Natalie was 6 years of age in 2007, when her family moved from San Diego to Colorado Springs. They wanted more affordable housing and small-town living. Natalie began to flourish in Colorado. Natalie was a strong writer, artist and a natural communicator with animals.
“I had problems as a baby that I had to work through,” Natalie said. “I did all the sports I wanted to do. I was flexible and willing to do whatever it took. I never wanted to let my problems stop me.”
Natalie, a graduate of high school, got an apartment. Natalie also paid her bills by working as a security officer in a local hospital’s mental ward. It gave her confidence, and made her determined to become a law enforcer. “When I worked in the psych unit, talking to people and de-escalating them was one of the big things we had to do. It came very easy for me to talk to people without making them feel they were doing something wrong, no matter what they were in for.”
Valdivia worked his way up at the Escondido Police Department while Natalie was growing-up in Colorado. The baby he took in custody in 2000 crossed his thoughts from time to time.
“It’s so rare to ever find out what happens to the people we help,” Valdivia said. “I’ve been doing this 26 years now and it doesn’t happen. Over the years I’d run into the birth mom and wonder what happened to the baby. But I never expected a reality where I’d ever find out. For police officers, the only time we find out a result of something is what happens to a criminal, not the people we help.”
A lifetime’s dream
Natalie told her parents from a young age that she would seek out the officer who had saved her. They didn’t know his name, but they promised to help her look for him when she was older. After she turned 18 and began taking community college classes to prepare for the sheriff’s academy, she started asking her parents again.
“I told them ‘wouldn’t it be crazy if we could figure out who the cop was who saved my life and tell him how much he impacted my life, and how I wouldn’t be here if it weren’t for him?’ And then I could thank him and tell him I’m doing good,” Natalie said.
Inspired by her daughter’s passion for law enforcement, Shelley Young enrolled in the El Paso County sheriff’s academy herself about five years ago. Since then, she has been a dispatcher for the department. It was through her work with the Sheriff’s department in August that she finally found Valdivia. Sandra Ferrer, Escondido Police Department records technician, called her to ask if she could locate the Nov. 2, 2000 case file. Intrigued and moved by Natalie’s backstory, Ferrer was able to retrieve the record from a digital database and she immediately tracked down Valdivia with the news.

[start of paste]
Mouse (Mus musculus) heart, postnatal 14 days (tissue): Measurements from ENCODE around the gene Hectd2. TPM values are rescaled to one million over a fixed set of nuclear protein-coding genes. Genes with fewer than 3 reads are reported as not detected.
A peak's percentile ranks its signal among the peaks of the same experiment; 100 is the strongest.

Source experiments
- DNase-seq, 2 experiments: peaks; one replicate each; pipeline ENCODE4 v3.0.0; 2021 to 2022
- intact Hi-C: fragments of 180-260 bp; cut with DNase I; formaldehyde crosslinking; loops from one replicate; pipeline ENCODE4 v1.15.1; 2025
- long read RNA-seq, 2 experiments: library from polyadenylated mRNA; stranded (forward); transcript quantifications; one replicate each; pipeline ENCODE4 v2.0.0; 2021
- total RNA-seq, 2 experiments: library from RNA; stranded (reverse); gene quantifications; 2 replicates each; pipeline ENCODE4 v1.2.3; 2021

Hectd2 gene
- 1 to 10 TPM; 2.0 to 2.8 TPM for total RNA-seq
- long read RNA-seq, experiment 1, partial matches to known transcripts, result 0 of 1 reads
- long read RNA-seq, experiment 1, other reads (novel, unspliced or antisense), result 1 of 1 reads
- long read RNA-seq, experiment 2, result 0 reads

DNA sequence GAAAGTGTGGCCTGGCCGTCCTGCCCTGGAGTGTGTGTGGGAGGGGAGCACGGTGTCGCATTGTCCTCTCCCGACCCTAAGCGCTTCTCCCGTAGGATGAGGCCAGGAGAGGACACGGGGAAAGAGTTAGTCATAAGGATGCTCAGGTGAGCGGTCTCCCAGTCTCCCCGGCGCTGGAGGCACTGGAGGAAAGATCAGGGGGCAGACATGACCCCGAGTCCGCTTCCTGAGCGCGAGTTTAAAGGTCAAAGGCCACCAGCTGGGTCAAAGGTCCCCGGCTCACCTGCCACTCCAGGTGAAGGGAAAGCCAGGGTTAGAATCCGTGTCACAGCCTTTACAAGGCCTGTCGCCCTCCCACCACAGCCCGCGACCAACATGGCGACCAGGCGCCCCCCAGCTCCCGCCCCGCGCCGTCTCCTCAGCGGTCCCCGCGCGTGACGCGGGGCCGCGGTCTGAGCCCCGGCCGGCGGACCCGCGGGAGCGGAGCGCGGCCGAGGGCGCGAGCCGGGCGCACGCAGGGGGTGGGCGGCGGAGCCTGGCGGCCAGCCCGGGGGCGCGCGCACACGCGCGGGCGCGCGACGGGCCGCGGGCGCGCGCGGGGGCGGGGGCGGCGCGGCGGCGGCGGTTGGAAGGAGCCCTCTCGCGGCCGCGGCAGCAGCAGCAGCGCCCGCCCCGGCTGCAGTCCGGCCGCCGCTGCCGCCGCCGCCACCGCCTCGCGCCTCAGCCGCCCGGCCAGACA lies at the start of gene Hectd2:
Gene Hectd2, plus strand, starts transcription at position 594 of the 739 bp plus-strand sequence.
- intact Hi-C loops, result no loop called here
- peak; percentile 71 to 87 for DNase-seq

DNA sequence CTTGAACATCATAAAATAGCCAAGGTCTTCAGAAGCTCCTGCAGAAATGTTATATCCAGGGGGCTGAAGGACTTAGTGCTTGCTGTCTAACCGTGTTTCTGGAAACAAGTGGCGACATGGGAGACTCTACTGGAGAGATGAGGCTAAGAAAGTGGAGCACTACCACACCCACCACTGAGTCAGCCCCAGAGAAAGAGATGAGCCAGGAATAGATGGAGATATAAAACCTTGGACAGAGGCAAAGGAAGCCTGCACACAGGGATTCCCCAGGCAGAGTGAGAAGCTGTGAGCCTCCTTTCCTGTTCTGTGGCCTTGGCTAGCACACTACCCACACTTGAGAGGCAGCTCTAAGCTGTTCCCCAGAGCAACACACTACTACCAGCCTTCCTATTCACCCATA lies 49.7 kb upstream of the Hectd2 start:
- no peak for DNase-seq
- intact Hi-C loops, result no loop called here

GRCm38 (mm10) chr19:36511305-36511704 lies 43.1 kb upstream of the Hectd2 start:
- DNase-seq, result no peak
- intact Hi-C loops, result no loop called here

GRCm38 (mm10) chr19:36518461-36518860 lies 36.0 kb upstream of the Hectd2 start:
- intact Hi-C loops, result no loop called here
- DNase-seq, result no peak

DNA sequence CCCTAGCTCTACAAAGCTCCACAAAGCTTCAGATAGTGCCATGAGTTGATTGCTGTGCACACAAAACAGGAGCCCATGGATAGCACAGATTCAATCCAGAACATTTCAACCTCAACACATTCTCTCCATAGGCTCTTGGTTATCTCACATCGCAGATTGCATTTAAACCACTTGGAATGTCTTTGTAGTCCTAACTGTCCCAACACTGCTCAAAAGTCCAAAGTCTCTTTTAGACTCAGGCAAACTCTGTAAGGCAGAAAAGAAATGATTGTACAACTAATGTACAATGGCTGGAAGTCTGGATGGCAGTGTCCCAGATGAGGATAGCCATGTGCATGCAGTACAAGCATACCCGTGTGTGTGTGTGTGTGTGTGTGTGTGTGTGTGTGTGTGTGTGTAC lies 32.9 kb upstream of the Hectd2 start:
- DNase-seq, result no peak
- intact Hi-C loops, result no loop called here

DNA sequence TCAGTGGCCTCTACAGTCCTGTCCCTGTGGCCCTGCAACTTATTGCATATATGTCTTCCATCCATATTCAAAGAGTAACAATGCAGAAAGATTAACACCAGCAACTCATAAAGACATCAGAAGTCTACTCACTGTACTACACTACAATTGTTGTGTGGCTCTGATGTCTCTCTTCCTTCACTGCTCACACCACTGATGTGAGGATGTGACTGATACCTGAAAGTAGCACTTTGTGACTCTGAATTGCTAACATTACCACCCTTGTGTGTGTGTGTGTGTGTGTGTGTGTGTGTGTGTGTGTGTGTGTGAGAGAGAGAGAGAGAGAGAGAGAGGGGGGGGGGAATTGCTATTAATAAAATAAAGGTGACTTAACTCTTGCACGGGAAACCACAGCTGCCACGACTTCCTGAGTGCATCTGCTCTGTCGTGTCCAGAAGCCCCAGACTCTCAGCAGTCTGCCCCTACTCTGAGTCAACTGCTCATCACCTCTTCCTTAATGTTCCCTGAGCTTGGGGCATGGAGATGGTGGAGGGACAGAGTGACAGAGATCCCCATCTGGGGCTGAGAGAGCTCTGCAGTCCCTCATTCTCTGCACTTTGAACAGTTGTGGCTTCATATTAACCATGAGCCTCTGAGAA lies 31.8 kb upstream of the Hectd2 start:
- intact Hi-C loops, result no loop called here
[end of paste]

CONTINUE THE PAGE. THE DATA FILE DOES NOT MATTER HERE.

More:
“Sandra approaches me in the hallway with a report in her hand and said, ‘do you remember this?’ I see the name of the birth mother and I said, ‘yeah, I remember this case really well,’” Valdivia said. “Then she said, ‘well, that little girl was adopted and I’ve been talking to her adoptive mom and she’s about to graduate from a sheriff’s academy.”
Natalie was not told the news by Shelley until just a few weeks prior to her graduation. Natalie received the news and called Valdivia. They spoke for over an hour. Valdivia informed Natalie that it was the honor of her life to attend her graduation. He also pinned her badge. Both of them struggled to hold back their tears during the ceremony.
“It was a once-in-a-lifetime feeling. My cheeks were sore from smiling so much,” Natalie said. “I felt so proud that day. I was unable to be down. I knew I was doing right.”
Valdivia & Natalie have been exchanging texts in the weeks that followed. He has offered his advice to her on books to read, and how to avoid burning out on the job. They’ve also discussed plans for her to come out for a visit to meet his family. Both say they’re now bonded for life.
Natalie started working 12-hour shifts in El Paso County jail after graduating. She plans to eventually move on the streets as a patrol officer. She’s not sure what type of policing she’ll do in the long run but she knows she wants a job where she can interact with the public and hopefully save a few lives someday, like Valdivia saved hers.
But Valdivia said he doesn’t deserve all the credit. Other police officers were present on the scene, and Natalie was cared for by foster care until the Youngs took the Youngs in.
“It’s an incredible feeling to know I’m part of her past. But I made a choice and did some paperwork. Jeff and Shelley Young saved her life,” he said. “As far as knowing that she wanted to be a police officer and anything we did inspired her, it just validates an entire career. It was all worth it.”